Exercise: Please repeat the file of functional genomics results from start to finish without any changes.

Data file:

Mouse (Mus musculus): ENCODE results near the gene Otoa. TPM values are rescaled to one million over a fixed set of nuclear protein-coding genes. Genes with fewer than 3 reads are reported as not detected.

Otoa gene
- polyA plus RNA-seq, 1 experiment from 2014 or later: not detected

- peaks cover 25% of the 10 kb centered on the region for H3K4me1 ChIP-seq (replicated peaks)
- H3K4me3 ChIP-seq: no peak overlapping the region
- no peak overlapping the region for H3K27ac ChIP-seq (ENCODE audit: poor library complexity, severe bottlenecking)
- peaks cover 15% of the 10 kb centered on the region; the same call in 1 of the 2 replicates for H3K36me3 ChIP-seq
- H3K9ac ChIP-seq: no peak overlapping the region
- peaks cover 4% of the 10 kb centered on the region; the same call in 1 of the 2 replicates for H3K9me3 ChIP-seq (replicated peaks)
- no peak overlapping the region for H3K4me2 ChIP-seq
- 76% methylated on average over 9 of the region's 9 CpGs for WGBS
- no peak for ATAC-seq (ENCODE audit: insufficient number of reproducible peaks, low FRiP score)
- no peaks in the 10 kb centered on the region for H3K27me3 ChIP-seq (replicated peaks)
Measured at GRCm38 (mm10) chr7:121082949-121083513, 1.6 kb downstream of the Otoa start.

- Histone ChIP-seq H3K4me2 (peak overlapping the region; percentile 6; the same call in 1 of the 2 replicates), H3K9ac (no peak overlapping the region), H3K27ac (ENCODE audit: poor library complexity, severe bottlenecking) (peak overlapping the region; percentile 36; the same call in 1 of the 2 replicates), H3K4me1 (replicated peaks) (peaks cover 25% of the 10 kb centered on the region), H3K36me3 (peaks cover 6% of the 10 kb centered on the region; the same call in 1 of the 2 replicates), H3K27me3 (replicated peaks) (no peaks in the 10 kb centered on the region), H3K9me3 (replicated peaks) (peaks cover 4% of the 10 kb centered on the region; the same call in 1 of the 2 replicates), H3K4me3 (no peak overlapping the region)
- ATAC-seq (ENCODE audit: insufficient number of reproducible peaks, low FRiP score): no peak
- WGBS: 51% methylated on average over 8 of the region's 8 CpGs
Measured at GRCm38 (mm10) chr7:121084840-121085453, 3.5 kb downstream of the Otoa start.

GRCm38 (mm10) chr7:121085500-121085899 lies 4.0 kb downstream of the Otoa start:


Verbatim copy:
Mouse (Mus musculus): ENCODE results near the gene Otoa. TPM values are rescaled to one million over a fixed set of nuclear protein-coding genes. Genes with fewer than 3 reads are reported as not detected.

Otoa gene
- polyA plus RNA-seq, 1 experiment from 2014 or later: not detected

- peaks cover 25% of the 10 kb centered on the region for H3K4me1 ChIP-seq (replicated peaks)
- H3K4me3 ChIP-seq: no peak overlapping the region
- no peak overlapping the region for H3K27ac ChIP-seq (ENCODE audit: poor library complexity, severe bottlenecking)
- peaks cover 15% of the 10 kb centered on the region; the same call in 1 of the 2 replicates for H3K36me3 ChIP-seq
- H3K9ac ChIP-seq: no peak overlapping the region
- peaks cover 4% of the 10 kb centered on the region; the same call in 1 of the 2 replicates for H3K9me3 ChIP-seq (replicated peaks)
- no peak overlapping the region for H3K4me2 ChIP-seq
- 76% methylated on average over 9 of the region's 9 CpGs for WGBS
- no peak for ATAC-seq (ENCODE audit: insufficient number of reproducible peaks, low FRiP score)
- no peaks in the 10 kb centered on the region for H3K27me3 ChIP-seq (replicated peaks)
Measured at GRCm38 (mm10) chr7:121082949-121083513, 1.6 kb downstream of the Otoa start.

- Histone ChIP-seq H3K4me2 (peak overlapping the region; percentile 6; the same call in 1 of the 2 replicates), H3K9ac (no peak overlapping the region), H3K27ac (ENCODE audit: poor library complexity, severe bottlenecking) (peak overlapping the region; percentile 36; the same call in 1 of the 2 replicates), H3K4me1 (replicated peaks) (peaks cover 25% of the 10 kb centered on the region), H3K36me3 (peaks cover 6% of the 10 kb centered on the region; the same call in 1 of the 2 replicates), H3K27me3 (replicated peaks) (no peaks in the 10 kb centered on the region), H3K9me3 (replicated peaks) (peaks cover 4% of the 10 kb centered on the region; the same call in 1 of the 2 replicates), H3K4me3 (no peak overlapping the region)
- ATAC-seq (ENCODE audit: insufficient number of reproducible peaks, low FRiP score): no peak
- WGBS: 51% methylated on average over 8 of the region's 8 CpGs
Measured at GRCm38 (mm10) chr7:121084840-121085453, 3.5 kb downstream of the Otoa start.

GRCm38 (mm10) chr7:121085500-121085899 lies 4.0 kb downstream of the Otoa start: